Ten months later, Nam Phan found some justice.

“The Ultimate Fighter” Season 12 semifinalist took a unanimous decision from Leonard Garcia on the strength of superior hand speed and accurate combinations in a featured featherweight matchup. All three judges scored it 29-28 for Phan, who lost a widely panned unanimous decision to Garcia at “The Ultimate Fighter 12” Finale in December.

Phan (17-9, 1-2 UFC) controlled the first two rounds, as he savagely attacked Garcia’s body and head with crisp punches. He dropped the Jackson’s Mixed Martial Arts representative with a right hand in the first round and had him reeling. Still, Garcia (15-8-1, 2-4 UFC) did not go away quietly.

The third round between them will stand on its own as one of the best of the year. Garcia had his foe in serious trouble with a pair of brutal left hooks. Phan wobbled but did not go down, and, later, once Garcia had exhausted himself with wild punches in pursuit of a knockout, he returned fire and scored with a well-timed takedown.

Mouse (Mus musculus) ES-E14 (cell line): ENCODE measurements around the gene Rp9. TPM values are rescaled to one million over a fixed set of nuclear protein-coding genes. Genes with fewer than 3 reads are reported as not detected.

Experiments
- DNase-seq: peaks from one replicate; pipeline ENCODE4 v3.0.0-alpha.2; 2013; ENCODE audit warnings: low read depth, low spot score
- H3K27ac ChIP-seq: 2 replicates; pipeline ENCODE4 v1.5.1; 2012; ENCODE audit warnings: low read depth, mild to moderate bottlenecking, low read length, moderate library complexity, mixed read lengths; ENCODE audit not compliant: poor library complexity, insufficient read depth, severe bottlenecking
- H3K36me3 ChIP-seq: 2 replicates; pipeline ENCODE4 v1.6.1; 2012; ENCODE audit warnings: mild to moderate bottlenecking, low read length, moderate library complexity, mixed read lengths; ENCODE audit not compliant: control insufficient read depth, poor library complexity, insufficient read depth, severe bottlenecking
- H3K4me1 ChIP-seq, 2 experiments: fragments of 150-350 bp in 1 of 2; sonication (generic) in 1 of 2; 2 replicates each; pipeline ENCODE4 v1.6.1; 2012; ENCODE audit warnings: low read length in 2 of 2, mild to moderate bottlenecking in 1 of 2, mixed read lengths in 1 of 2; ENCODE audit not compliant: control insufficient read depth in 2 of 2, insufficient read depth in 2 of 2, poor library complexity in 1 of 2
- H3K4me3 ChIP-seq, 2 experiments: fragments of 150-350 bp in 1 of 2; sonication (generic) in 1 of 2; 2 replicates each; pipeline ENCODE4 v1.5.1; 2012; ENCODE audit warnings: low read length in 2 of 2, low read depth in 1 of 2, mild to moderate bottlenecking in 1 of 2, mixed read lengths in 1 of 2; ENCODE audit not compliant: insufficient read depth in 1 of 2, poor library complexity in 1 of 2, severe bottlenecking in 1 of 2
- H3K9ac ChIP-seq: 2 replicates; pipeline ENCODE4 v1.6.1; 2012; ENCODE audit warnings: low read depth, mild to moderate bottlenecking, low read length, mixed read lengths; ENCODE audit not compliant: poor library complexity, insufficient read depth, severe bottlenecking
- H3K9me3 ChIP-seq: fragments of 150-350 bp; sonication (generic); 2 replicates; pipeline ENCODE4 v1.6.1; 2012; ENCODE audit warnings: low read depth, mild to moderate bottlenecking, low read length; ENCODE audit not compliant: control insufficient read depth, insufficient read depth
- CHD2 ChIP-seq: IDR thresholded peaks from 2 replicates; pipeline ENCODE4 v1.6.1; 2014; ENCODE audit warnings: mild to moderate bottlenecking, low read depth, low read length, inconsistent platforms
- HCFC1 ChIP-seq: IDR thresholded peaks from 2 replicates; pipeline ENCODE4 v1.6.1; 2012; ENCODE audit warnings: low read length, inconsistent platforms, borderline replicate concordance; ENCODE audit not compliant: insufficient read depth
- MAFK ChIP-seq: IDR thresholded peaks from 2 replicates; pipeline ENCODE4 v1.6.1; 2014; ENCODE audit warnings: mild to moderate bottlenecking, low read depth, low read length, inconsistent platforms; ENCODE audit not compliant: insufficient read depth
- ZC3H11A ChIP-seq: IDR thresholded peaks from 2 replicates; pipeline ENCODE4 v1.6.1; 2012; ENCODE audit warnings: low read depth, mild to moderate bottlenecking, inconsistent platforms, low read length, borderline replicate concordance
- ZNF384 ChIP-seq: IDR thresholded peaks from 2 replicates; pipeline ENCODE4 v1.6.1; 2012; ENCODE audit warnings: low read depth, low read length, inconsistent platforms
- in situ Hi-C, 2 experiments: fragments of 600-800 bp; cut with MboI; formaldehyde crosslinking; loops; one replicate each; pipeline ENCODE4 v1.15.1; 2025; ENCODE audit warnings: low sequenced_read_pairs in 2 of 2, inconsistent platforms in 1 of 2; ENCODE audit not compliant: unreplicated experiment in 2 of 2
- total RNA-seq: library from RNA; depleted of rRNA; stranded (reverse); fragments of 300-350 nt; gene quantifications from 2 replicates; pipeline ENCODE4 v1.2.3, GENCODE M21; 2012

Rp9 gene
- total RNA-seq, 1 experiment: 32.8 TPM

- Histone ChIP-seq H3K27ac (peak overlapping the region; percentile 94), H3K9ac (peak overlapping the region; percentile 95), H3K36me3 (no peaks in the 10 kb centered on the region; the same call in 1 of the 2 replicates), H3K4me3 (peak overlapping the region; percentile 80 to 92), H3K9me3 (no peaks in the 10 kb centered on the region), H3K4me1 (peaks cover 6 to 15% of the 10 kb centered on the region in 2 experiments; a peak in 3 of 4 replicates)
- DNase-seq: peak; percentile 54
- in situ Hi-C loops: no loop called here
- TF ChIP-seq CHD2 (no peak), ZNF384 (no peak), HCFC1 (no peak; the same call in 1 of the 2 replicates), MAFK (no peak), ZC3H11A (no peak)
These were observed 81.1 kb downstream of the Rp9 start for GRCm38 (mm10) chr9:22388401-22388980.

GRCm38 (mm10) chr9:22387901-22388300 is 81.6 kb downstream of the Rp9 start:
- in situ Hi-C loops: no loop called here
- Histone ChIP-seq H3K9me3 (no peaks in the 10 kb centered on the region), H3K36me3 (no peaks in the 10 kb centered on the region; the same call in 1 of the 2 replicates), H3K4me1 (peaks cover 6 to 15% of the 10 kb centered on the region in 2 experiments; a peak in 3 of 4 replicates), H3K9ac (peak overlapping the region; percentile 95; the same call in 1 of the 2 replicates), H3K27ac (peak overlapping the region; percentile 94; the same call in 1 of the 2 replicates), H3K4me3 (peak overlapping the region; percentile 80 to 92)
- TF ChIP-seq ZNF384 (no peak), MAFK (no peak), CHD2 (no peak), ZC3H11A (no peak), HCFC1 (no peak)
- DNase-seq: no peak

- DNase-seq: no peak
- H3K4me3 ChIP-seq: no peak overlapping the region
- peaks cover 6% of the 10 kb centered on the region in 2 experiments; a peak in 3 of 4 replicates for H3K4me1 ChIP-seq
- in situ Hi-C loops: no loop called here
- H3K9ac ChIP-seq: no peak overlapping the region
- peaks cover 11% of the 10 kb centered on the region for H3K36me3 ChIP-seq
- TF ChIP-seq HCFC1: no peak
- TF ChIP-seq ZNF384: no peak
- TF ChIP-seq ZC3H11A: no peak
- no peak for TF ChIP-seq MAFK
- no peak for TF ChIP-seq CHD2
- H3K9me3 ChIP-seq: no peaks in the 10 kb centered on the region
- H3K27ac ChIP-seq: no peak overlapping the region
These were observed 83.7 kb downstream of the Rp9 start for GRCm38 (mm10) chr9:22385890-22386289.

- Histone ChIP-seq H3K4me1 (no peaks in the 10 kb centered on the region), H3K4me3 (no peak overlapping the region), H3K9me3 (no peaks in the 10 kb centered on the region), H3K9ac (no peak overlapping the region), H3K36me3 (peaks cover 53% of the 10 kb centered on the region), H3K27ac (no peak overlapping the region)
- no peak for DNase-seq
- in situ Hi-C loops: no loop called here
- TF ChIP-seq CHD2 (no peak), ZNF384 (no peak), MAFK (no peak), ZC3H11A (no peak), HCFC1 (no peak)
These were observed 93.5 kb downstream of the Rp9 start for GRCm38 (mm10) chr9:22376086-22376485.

“I knew I had him in trouble, but he had gathered so many points against me in the beginning that I knew if I didn’t finish him I would probably lose a decision,” Garcia said. “Man, Houston, I love you guys. One of these days, I’m going to get it together, and I’m going to win one for you guys.”

Lauzon Submits Guillard in 47 Seconds

“The Ultimate Fighter” Season 5 alum Joe Lauzon stunned the surging Melvin Guillard, as he submitted the lightweight contender with a rear-naked choke in 47 seconds. The defeat snapped Guillard’s five-fight winning streak and knocked him from the cusp from title contention.

Guillard (29-9-2, 1 NC, 10-5 UFC) unleashed with power punches from the start, but left himself open to be countered. Lauzon (21-6, 8-3 UFC) obliged with a short left hand that staggered Guillard, who backed away and stumbled near the cage, landing on his elbows and knees. Lauzon pounced, moved immediately to his back, hooks in, snaked his arms around his stunned foe’s neck and finished it there.

“I’m feeling great,” Lauzon said. “We were really worried about Melvin’s standup, so we trained really hard and came out ahead. I almost wanted to go for the guillotine, but he gave up his back and I got the short choke.”


More UFC 136 »